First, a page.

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St. Dominic’s Jane Spaulding has been a teacher at the school since 1974.
On Wednesday, she’ll be honored for her work when she’s presented with the Archdiocese of Louisville’s Father Joseph McGee Outstanding Educator Award.
“I can’t really put (what the award means) into words,” Spaulding said. “I’m honored and I’m very grateful, but at the same time, I feel like there are so many people in this building that deserve it also. I think it should be an award for the school, not me.”
She said there are several teachers at St. Dominic who have been at the school nearly as long as her, but she was honored by the nomination from Principal Pam Breunig, whom she said has helped her become a more well-rounded teacher.
“I’m very honored that she nominated me,” Spaulding said. “She has always allowed me to be a traditional teacher, but she’s also encouraged me to embrace technology and the newer ways, and I’m not afraid to try (new things).”
When Spaulding arrived at St. Dominic nearly 38 years ago, she wasn’t expecting to hang around long.
She said she thought she would get a year or two of experience before moving on to work for the county school system, which paid higher wages and offered benefits.
However, Spaulding said that plan went right out the window as soon as she returned to the school she attended as a child.
“When I walked in this door, I knew I’d never leave it,” she said. “It’s just a home to me.”
Throughout her time at St. Dominic, Spaulding said she’s learned a lot from the kids in her classes.
In fact, she said she’s learned more from her students than vice versa.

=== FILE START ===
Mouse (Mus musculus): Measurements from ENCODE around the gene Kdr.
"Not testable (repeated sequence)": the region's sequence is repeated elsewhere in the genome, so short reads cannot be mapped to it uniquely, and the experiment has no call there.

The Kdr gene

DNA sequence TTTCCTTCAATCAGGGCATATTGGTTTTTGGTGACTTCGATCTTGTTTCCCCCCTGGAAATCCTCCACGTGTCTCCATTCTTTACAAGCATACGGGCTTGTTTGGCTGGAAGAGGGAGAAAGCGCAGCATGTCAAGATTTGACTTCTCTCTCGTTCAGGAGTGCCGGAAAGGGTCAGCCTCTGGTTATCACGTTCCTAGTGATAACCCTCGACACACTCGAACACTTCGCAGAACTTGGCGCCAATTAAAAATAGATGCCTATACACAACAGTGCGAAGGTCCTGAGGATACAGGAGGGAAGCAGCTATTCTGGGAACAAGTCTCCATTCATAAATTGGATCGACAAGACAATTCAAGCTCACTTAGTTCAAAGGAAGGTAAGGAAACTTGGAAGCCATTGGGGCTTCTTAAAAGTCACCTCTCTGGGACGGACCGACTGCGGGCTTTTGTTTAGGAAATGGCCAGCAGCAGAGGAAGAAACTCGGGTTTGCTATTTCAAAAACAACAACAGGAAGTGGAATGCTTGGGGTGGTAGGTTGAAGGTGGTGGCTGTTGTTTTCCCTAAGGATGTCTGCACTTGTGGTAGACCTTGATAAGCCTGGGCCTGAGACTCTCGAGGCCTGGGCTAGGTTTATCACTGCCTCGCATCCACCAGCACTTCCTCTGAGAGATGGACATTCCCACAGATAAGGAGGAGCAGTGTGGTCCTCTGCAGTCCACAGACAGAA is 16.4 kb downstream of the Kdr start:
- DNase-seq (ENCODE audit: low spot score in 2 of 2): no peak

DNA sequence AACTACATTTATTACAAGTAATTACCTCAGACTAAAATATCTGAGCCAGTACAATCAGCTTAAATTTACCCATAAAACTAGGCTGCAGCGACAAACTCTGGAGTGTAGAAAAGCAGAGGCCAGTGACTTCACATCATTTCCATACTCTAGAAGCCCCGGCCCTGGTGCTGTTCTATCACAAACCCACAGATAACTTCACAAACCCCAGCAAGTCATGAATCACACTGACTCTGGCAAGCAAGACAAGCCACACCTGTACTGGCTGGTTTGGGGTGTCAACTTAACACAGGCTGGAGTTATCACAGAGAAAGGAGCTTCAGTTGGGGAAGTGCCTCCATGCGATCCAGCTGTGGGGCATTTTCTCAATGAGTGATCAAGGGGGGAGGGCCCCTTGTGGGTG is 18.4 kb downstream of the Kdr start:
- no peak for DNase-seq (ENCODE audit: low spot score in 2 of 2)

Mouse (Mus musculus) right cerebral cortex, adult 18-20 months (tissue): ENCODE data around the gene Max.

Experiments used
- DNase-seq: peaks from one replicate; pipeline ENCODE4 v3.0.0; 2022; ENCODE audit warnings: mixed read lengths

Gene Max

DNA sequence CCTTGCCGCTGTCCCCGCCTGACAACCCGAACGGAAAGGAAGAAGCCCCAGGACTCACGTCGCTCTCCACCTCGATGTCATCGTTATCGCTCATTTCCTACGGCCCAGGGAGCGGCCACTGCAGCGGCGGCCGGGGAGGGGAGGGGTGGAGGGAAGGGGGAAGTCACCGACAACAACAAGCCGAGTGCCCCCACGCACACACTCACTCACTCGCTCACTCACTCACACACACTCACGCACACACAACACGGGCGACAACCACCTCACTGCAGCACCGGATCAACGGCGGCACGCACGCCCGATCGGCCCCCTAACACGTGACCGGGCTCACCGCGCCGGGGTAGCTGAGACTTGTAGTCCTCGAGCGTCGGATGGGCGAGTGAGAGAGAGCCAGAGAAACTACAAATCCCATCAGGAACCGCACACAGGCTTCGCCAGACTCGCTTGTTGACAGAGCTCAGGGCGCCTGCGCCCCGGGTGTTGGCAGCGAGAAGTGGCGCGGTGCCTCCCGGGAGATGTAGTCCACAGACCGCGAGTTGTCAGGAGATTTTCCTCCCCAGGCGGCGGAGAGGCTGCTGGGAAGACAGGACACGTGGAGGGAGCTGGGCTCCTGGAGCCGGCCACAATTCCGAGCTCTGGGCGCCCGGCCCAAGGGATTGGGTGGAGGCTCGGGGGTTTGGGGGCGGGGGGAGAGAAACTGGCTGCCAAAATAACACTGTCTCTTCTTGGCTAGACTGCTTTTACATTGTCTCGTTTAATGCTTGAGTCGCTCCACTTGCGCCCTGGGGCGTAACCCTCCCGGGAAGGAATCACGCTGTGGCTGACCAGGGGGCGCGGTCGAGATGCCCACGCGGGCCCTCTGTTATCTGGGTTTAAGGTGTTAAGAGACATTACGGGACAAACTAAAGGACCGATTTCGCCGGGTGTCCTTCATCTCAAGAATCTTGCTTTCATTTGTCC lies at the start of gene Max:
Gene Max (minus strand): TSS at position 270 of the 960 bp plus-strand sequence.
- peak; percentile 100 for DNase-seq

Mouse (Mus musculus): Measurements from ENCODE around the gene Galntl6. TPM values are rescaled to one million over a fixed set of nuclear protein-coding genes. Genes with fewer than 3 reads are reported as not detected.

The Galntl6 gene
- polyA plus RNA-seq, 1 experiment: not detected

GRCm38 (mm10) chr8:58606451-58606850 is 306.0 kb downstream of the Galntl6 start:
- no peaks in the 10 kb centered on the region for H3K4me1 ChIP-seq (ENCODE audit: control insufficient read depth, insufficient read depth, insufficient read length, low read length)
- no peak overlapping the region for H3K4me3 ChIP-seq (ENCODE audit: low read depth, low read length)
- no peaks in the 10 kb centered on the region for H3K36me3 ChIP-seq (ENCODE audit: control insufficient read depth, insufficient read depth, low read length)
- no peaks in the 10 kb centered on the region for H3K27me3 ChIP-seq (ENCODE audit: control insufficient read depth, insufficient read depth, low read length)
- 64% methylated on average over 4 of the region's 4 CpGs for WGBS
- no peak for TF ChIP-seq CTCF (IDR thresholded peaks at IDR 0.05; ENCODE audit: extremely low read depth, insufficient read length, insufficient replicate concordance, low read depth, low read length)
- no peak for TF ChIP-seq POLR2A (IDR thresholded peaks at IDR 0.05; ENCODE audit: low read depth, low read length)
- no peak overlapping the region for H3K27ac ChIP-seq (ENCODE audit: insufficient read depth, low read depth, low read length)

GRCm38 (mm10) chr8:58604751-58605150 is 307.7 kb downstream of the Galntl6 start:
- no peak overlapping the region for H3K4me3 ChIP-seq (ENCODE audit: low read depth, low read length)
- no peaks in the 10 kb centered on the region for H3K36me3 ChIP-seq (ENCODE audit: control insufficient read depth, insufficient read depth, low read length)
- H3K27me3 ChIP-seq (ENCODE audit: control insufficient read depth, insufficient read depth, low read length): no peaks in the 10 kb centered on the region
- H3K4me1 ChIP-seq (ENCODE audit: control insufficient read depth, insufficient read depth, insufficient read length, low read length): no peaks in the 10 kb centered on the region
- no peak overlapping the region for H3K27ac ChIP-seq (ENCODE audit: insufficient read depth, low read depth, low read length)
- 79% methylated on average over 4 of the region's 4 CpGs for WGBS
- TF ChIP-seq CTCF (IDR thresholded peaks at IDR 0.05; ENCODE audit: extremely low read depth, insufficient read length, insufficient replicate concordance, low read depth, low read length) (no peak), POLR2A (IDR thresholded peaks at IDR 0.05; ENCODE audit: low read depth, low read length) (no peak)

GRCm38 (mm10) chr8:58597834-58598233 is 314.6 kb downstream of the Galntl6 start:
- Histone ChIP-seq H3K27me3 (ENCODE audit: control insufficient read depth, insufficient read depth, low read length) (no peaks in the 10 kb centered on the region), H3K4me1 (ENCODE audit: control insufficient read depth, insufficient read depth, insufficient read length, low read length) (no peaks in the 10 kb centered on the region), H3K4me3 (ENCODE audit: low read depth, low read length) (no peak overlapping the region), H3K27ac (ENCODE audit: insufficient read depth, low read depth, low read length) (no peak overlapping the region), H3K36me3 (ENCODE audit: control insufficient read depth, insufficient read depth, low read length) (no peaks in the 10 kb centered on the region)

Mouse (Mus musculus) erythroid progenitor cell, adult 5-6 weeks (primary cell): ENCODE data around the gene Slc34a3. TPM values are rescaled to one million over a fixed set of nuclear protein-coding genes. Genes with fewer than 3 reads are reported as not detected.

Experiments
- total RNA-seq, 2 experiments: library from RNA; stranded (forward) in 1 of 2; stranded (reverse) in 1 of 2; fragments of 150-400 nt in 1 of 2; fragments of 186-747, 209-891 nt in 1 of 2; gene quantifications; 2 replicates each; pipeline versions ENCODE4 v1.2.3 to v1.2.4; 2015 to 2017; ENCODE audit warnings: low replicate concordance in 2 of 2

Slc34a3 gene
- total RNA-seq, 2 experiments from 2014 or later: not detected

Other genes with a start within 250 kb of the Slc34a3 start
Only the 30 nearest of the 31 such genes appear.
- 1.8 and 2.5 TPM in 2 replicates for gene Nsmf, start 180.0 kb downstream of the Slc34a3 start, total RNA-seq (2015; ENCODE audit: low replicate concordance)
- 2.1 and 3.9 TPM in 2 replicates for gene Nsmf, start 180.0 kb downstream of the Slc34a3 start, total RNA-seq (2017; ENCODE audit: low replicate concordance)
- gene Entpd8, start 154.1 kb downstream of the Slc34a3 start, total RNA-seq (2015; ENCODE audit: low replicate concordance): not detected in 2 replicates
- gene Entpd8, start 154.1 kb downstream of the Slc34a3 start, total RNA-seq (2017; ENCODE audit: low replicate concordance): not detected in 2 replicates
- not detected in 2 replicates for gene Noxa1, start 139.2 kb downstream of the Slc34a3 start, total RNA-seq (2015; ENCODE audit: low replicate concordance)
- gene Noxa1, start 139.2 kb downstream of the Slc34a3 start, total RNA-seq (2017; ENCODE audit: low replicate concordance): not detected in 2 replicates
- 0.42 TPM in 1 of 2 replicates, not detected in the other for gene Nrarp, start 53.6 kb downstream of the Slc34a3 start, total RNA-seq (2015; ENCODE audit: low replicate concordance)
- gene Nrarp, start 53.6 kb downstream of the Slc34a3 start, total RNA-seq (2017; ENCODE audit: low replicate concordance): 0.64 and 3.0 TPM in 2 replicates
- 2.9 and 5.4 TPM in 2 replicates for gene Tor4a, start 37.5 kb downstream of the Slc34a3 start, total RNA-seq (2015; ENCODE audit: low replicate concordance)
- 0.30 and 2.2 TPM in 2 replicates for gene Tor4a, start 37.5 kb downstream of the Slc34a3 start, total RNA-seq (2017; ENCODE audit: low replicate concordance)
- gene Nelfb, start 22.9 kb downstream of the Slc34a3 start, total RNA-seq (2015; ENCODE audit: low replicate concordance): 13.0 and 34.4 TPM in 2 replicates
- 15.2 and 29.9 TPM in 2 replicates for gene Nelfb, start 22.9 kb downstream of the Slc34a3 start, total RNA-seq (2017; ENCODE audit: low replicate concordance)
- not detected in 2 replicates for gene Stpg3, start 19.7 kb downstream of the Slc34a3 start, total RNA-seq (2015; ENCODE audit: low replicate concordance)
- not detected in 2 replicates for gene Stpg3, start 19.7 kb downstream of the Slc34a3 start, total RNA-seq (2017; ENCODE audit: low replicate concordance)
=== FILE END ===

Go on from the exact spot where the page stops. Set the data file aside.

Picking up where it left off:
“It’s been a 38-year faith journey, because they’ve taught me more about being close to God than I could have ever taught them,” she said. “Teaching has been the most rewarding profession that anyone could ever have.”
Incoming students are consistently anxious for Spaulding’s class after hearing stories of her dancing on her desk, a tradition that she said began with one of her fourth grade classes, which she taught for 26 years.
She was having a hard time getting the class to learn division computation, so she found a unique way to get their attention.
“I said, ‘Guys, I’ll do anything for you if you will learn your division computation. I’ll even dance on my desk if you want me to,’” Spaulding said. “That’s all it took. I didn’t have much trouble teaching division computation after that.”
Now, teaching the second grade, Spaulding doesn’t teach division computation, but the desk-dancing tradition has stayed with her after word spread and incoming students anticipated seeing the same.
Spaulding said she doesn’t know how much longer she’ll teach, but as long as she can get on her desk, she’ll be there.
“It’s no longer an incentive for them, it’s an incentive for me to keep teaching,” she said. “As long as I can get up there, then I’m going to teach.”
Spaulding gave credit to several people who have influenced her as a teacher, but she said the Dominican sisters who taught her as a youth and Kathleen Abell -- the first full-time lay teacher at St. Dominic -- were among those who have had the biggest impact on her, pointing to Abell as the first teacher that got her involved in religious studies.
Spaulding will be honored at the annual Salute to Catholic School Alumni dinner, which benefits the Catholic Education Foundation.
The presentation will take place at 7 p.m. on Wednesday at the Galt House Hotel.